“If you cut us,” said Jim Barry, CEO of Dublin-based renewables developer NTR, “we bleed development.” One aspect of development is foremost in Barry’s thinking today. “When you overlay the risk profile of launching new technology in 2010 against the state of financial markets and the general macroeconomic context,” he said, “you have challenges.”
NTR has more than 30 years of experience with development challenges. Founded as an Irish toll road developer in 1978 (NTR stands for National Toll Roads), it has worked on everything from bridges to car parks. Some projects succeeded and some did not, but development is “deep in the DNA of this company,” Barry said.
In 1999, NTR decided to develop utility-associated startups where they saw structural growth opportunity. “In electricity,” Barry said, “we went into wind.” That piqued the company’s curiosity for two reasons. “One, it opened us up to the forces reshaping the energy industry, which are climate, energy security and, more generally, sustainability. And we learned a lot about the electricity industry.”
The first surprise came with the building of NTR’s first 12-megawatt wind farm in northwest Ireland. “We had to go out and create a fully integrated, $75 million supply business in order to be able to give ourselves a contract in the wind farm for the electricity.”
Cuillagh in Dunegal was the first merchant wind farm in the world. From the experience, NTR learned the wind business from towers in the ground to electricity markets. It made them, Barry said, “a much better electricity developer.”
By 2007, Airtricity, NTR’s wind development subsidiary, was a major international wind player, the biggest offshore wind developer in Europe and the biggest onshore wind developer in Ireland and the U.K.
Then came the next surprise. They discovered they were paying excessively to own the wind projects versus “what anybody would do to fund the businesses.” They saw the European move to offshore wind coming and decided they “did not have the balance sheet.” So NTR sold Airtricity to big utilities.
Looking to reinvest, NTR founded Wind Capital Group and went back to “classic” (onshore, moderate-size) wind development in the U.S. Midwest. Surprisingly, Barry said Wind Capital is now making plans to build wind projects in the Southeast, where conservative opponents of wind in the U.S. Senate claim the resource is inadequate.
Seeking out further utility-scale renewable opportunities, NTR began looking into solar power plant technology. It discovered Stirling Energy Systems (SES), a builder of the innovative and otherworldly-looking dish solar power plant technology. “My mantra for years was, ‘We don’t do technology. We’re project developers.’ But we took a view that if we wanted to play at the utility scale in solar, we would need to take a proprietary interest in technology,” Barry said. “Otherwise we’d be waiting a long time.”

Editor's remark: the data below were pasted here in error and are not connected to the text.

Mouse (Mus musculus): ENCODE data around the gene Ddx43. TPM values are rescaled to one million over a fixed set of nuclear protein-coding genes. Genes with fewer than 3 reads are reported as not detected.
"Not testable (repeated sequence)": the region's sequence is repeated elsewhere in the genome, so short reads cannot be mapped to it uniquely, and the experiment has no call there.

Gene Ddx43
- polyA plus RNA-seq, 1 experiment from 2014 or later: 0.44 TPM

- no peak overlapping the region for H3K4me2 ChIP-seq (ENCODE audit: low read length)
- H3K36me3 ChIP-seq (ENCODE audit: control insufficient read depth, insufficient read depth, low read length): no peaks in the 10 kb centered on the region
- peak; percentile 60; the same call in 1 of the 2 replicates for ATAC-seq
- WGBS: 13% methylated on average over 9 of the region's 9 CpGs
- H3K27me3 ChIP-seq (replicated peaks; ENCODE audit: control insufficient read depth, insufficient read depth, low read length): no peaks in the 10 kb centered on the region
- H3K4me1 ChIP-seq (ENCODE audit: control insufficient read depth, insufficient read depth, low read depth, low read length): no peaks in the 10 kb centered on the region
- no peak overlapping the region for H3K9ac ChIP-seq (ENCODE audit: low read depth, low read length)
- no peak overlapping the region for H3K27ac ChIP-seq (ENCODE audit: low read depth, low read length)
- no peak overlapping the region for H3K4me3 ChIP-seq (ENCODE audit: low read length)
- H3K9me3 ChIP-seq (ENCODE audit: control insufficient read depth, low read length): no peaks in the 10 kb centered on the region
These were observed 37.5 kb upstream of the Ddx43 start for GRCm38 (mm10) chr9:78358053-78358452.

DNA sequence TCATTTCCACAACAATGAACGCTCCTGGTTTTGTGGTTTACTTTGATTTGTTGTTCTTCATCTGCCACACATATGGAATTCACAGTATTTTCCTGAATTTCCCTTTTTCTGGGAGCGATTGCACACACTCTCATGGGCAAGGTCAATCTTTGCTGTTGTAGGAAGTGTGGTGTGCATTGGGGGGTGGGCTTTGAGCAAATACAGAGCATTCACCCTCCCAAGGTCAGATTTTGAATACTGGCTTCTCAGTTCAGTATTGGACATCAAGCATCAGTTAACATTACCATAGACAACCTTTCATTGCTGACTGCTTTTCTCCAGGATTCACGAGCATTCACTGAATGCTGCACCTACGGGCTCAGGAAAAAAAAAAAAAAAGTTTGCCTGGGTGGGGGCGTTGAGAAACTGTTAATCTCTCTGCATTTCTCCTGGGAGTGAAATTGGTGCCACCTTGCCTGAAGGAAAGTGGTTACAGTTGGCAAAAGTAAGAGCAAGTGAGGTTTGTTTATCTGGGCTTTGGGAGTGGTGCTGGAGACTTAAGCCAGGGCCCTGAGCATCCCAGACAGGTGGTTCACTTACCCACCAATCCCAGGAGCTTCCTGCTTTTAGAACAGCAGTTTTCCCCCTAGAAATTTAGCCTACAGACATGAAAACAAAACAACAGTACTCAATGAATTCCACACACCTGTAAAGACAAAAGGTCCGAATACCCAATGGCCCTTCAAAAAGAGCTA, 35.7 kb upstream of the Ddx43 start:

Three things about the SES concept attracted NTR. “The economics, number one. Second, no water. Third was the modularity of the technology.”
What was difficult about solar power plant development, NTR came to understand, were the inordinate delays associated with permitting and transmission access. That’s why NTR chose SES. “What we loved about the projects, was that they were at the top of the queue on grid and on the California Energy Commission’s and BLM’s hierarchy.”
The decision has paid off with very recent final approvals for the 709-megawatt Tessera project in California’s Imperial Valley. But the surprises have not stopped. For NTR, development may not be possible, because the U.S. Department of Energy (DOE) has been very slow in rolling out loan guarantees necessary to make Tessera economically viable.
Without loan guarantees, financing may not be available even though the final approvals make it possible to get construction underway by the end of 2010 and thereby to obtain a Treasury cash grant for 30 percent of the project cost under provisions made available in the 2009 Recovery Act. “The reality is the DOE loan guarantees are the gate keepers,” Barry said. “The industry is very challenged to get shovels in the ground on the back of that impediment.” Developers need both the cash grant and a loan guarantee. “This is big capital stuff,” Barry said.
Discussing the more general challenges still facing utility-scale wind and solar, Barry singled out the lack of supportive “policy cohesion.” The state of the world economy, he said, “has made it very challenging for our policymakers to make the case over the long term.” Therefore, he said, renewables are “easy for politicians to ignore.”
Barry described himself as “pretty cynical” and added “there’s no point getting frustrated. It is what it is. It will take dramatic events to shape or reshape policy.”
He is in Washington, D.C. once a month. “The big problem we have in the democratic system is the influence of money.” There are politicians, he said, “who are not interested and will play the single tune after whoever pays the piper.” There are those, he said, who are “interested but really can’t get their head around it and end up confused and tend to go with the sense of a silver bullet, what seems like the easy solution. The third category is those that actually invest the time to really understand. That would be the narrowest data set.”
For the time being, Barry expects development to be slow, like the economy. “I would expect that the next two or three years would be a time of consolidation in the industry, and we have the opportunity to pick up some great assets very cheap. But then it will pop again -- and when it pops, it will pop big,” he said. “I’m optimistic about our species’ ingenuity in the face of adversity. But I think our political systems are enormously challenging.”